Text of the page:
Dalgety is the last surviving town on the banks of the Snowy River in New South Wales. The historic township, although small, has a lot of features that immediately strike any visitors: there is the Buckleys Crossing Bridge completed in 1888; the Imperial Hall, the Buckleys Crossing Hotel and the showgrounds are all on one intersection; and the Our Lady Star of the Sea Church perched on the hill overlooking the town. On the Gallery page photos of some of the local sites are alongside the records and maps of the town.
The In Living Memory NSW tour has now come to a close, however the original version is still on display at State Records Gallery in The Rocks. Exhibition Talks & Tours are available for small groups of 5-20 people, weekdays between 10 am and 4 pm.
There will also be a display of photo albums from the exhibition at the NSW Teachers Federation Aboriginal Members Conference on Saturday 21 May 2001 at NSW Teachers Federation House, 37 Reservoir Street, Surry Hills.
In Living Memory exhibition
State Records Gallery
Sydney Records Centre
2 Globe Street (off George Street)
9am - 5pm, Mon - Fri
10 am - 4pm, Sat
Closed public holidays
Enquiries & Exhibition Tour bookings (02) 8247 8609
On our website
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We have also added some in-house videos such as “The Criminal Underworld of Sydney in the 1840s” and “Family History at State Records NSW”
Presentation as part of a Positive Aging Program
Resources online in the reading rooms of State Records. Presenter: Lindsay Allen
5 April 10.30am-12.30pm
Singleton Public Library
8-10 Queen Street, Singleton
Contact: Sharon Muir
Phone: 6578 7513
Probates and Deceased Estates
Lindsay Allen will present how to find a Will and what the difference is between a Will and a deceased estate file.
5 April 7.30pm-8.30pm
Newcastle Family History Society – Mechanics Institute, Elder Street Lambton
Contact: Ray Keast-Jones
Phone: 4955 8384 or 0408 558 384
Convicts and Colonists – An overview of the ‘boat people 1788-1922’
This talk presented by Christine Yeats will explore the records relating to the arrival of convicts, free settlers and others and their occupation of the Colony.
19 April 10.00am-4.00pm
Springwood Baptist Church Hall, cnr Macquarie Road and Homedale Street
Contact: Jan Koperberg
Looking for convict records
Gail Davis will be presenting on ‘Looking for convict records at the State archives: Searching for convicts in your family history’. This is a Heritage Festival event to be held at Albion Park Library.
15 April 11.00am-1.00pm
Albion Park Library
Contact: Janelle Cundy
Phone: 42 216273
Land records – Making the best use of the NSW State archives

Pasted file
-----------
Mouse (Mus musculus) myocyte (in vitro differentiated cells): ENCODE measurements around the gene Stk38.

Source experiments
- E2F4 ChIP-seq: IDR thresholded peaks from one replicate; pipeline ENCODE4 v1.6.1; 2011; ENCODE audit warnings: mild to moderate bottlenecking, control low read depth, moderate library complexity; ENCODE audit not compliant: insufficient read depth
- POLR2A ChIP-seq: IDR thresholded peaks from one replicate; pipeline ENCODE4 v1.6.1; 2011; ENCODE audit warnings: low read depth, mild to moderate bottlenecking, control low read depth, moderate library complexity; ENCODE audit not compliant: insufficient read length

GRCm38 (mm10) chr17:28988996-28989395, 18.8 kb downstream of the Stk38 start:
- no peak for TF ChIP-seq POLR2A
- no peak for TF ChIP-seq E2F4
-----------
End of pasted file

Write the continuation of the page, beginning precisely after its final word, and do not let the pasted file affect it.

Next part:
Wendy Gallagher will present an overview of the rich resources in the NSW State archives relating to land occupation and ownership.
30 April 1.30pm-3.30pm
Undercroft, Camden Civic Centre, Oxley Street Camden
Contact: Ray Herbert
Phone: 9606 6075 or 0417 223 263
Information Awareness Month – Mawson and Antarctic Exploration
To mark the 100th anniversary of Mawson's 1911 Australian Antarctic Expedition, State Records and the Royal Australian Historical Society will host an all-day seminar on the history of Antarctic exploration. Speakers from the Australian Antarctic Division, National Archives of Australia, Australian National Maritime Museum and independent historians. Fee $18.00 includes lunch.
12 May 2.00pm-7.00pm
History House, 133 Macquarie Street Sydney
Phone: 9247 8001
Digitised records of the LPMA
Dr Terry Kass and Dr Lesley Muir will present a CPD session on the recently digitised records of the Land and Property Management Authority, including SIX and PIXEL resources that are available at State Records' reading rooms. This event is organised by the Professional Historians Association (PHA) NSW. The cost is $10.00 for PHA NSW members and $15.00 for non-members.
20 May 10.30am-12.30pm
City Reading Room
Contact: PHA NSW Secretary
Phone: 9252 9437
Plundering the secrets buried deep in State Records
Christine Yeats will explore some of the detours that may take you around those brick walls in your family history research.
21 May 9.00am-4.00pm
Panthers, Port Macquarie
Contact: Brian Panisset
Education records including pupils and teachers
Christine Yeats will explore some of the untapped sources in the NSW State archives relating to schools, pupils and teachers.
28 May 10.30am-12.30pm
Richmond Villa, 120 Kent Street Sydney
Contact: Society of Australian Genealogists
Phone: 9247 3953
For further information check the online events program or ring Lindsay Allen on (02) 9673 1788.